How Do We Know What to Aim For?

To restore an ecosystem, we need to know what the ecosystem was like when it was healthy. For example, we can plant the original tree species in a forest that was cut down, or flood wetlands that were drained. If we do not have a record of the previous state of an ecosystem, we can study healthy ecosystems of the same type. Satellite pictures can show us how ecosystems have changed over time. Talking to indigenous peoples or local people who know the area best can also provide important information.

To look back in time, scientists can also study the mud. By studying tiny fossils of pollen or algae to understand when they entered the mud, or by studying the chemistry of the soil, scientists can obtain clues telling us about what ecosystems were like before humans came along. This method was used to help restore the Coorong (pronounced “koo-rong”), a protected wetland near the sea in Australia. The Coorong is home to a group of Indigenous people called the Ngarrindjeri Nation (“en-gar-rin-dee-jeeri”). The Coorong is also used for fishing, farming, and leisure. Using clues from the mud, scientists found that this wetland had become drier than it has been for more than 7,000 years! It had become too salty for many plant and animal species to live in. The ecosystem is now being restored—the flow of fresh water to the Coorong is increasing and species are starting to return.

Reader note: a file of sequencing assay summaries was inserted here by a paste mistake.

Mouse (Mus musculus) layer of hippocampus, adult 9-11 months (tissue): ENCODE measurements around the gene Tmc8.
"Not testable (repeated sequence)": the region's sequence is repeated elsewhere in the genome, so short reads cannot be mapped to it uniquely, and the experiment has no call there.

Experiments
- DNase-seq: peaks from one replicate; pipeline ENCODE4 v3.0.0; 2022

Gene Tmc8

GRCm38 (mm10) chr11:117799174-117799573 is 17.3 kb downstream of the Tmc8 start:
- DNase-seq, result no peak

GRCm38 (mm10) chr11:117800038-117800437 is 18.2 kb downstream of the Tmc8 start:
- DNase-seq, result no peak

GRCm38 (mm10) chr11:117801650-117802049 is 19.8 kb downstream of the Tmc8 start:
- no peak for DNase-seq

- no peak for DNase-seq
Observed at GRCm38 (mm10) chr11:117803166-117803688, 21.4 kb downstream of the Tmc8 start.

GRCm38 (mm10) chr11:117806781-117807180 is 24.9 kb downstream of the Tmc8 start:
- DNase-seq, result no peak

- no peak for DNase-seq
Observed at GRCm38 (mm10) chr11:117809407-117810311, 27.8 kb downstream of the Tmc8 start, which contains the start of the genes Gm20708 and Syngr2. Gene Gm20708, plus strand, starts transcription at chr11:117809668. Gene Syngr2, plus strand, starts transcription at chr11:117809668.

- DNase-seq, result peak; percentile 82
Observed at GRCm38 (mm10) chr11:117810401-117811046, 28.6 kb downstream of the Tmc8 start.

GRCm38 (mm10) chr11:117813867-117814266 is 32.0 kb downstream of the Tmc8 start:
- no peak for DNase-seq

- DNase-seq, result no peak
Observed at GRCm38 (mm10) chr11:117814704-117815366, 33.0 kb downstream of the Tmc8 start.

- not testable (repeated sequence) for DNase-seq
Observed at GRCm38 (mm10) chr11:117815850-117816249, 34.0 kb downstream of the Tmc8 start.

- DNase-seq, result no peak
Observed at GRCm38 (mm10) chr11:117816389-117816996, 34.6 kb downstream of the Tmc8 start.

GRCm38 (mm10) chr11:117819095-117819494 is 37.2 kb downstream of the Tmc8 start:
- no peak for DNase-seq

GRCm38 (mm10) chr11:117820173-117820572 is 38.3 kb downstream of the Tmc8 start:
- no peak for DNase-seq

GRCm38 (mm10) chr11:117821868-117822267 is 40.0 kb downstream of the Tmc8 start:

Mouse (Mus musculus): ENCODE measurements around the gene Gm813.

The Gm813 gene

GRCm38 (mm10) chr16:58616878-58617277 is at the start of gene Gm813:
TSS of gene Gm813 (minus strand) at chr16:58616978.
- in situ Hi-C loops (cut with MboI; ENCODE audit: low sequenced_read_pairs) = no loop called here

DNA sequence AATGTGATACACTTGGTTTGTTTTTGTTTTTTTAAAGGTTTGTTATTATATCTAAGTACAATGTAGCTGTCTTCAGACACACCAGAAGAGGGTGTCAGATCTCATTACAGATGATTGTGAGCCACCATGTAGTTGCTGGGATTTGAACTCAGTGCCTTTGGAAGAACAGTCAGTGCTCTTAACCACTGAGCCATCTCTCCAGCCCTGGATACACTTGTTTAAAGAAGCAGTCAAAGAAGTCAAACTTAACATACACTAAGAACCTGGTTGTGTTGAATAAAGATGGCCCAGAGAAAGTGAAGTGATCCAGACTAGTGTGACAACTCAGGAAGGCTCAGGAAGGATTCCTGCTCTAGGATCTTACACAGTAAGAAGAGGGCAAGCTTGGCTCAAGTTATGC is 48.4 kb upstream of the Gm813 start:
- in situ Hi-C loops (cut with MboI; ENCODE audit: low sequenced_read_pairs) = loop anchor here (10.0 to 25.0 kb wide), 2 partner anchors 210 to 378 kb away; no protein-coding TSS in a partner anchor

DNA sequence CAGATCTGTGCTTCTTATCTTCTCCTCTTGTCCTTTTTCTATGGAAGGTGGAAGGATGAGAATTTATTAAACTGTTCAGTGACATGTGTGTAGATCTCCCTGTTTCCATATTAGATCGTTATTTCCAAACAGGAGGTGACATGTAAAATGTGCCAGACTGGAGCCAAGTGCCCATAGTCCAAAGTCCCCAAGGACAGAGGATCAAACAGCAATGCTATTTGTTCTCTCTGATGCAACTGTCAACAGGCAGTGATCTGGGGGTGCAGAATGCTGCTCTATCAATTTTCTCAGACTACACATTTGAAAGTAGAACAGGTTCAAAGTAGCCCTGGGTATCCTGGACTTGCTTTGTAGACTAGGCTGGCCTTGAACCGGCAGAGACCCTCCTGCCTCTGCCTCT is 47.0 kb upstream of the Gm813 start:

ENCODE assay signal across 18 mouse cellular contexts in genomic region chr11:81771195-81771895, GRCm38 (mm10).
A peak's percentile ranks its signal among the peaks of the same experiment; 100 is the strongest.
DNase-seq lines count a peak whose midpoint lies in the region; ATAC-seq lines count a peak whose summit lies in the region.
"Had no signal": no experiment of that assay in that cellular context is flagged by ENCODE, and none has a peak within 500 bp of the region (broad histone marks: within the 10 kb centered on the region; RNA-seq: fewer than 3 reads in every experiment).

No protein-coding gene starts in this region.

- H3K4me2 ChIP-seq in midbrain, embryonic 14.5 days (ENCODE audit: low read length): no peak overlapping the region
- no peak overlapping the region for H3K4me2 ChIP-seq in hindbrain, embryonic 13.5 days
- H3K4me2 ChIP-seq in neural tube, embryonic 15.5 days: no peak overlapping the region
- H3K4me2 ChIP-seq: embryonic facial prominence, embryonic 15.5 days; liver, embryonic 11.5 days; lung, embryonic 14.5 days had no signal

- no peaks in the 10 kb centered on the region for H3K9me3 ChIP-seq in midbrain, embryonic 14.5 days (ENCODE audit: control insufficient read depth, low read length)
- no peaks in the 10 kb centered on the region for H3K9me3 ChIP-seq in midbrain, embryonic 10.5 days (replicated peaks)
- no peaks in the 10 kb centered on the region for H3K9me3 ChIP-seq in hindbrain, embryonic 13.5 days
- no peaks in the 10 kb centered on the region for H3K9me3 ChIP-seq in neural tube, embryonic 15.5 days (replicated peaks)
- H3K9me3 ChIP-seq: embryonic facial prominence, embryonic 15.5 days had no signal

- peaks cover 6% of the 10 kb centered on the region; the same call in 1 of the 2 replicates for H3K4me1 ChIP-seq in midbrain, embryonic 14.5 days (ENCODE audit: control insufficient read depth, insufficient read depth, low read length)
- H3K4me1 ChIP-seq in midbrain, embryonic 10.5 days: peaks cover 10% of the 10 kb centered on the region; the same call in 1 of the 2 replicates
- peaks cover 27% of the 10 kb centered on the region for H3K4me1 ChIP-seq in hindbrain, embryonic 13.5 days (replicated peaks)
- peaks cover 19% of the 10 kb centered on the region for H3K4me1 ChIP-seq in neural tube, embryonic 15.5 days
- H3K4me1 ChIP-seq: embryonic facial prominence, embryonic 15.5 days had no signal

Many ecosystems are so damaged that we cannot restore them to what they used to be. And as the climate changes, ecosystems must change too. Many scientists argue that we should rehabilitate ecosystems instead of restoring them. This means adapting an ecosystem so that it copes with today’s conditions. After all, humans are here to stay.

How Does Ecosystem Restoration Work?

People around the world are repairing the damage done to degraded ecosystems. Ecosystem restoration projects can take many forms and can apply to ecosystems of various types and sizes. One project may focus on a single stream; another may span multiple countries. Projects often start by removing the thing that is causing the damage in the first place. For instance, keeping deer out of a forest, to protect young trees from being eaten, may allow the forest to grow again. Stopping people from taking peat from a wetland for compost or fuel can allow the wetland to recover. Sometimes this is enough, and the ecosystem restores itself. But sometimes we need a more hands-on approach to ecosystem restoration. We may need to bring back native species or change the land surface.